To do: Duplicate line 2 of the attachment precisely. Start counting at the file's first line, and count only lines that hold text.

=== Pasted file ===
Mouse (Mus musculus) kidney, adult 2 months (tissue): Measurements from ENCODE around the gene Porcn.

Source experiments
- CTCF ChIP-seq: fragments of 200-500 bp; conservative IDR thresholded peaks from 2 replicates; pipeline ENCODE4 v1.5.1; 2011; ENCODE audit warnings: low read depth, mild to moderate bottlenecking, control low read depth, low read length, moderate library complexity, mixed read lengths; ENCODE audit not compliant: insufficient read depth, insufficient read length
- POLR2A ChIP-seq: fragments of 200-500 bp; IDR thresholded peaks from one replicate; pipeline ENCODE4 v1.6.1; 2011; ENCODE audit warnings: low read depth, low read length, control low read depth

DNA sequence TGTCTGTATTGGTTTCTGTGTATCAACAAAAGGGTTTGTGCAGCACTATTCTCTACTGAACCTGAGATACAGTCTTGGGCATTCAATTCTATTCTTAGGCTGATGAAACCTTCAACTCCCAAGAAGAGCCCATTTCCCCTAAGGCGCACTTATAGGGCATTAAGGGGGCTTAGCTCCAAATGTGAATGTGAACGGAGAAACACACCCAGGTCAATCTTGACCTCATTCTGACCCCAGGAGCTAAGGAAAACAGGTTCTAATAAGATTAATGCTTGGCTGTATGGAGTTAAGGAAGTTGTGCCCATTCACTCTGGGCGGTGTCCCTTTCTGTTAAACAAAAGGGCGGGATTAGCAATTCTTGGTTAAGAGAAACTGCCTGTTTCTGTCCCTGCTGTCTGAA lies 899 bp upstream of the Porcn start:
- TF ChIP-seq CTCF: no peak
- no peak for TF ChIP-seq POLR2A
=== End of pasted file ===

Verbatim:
Source experiments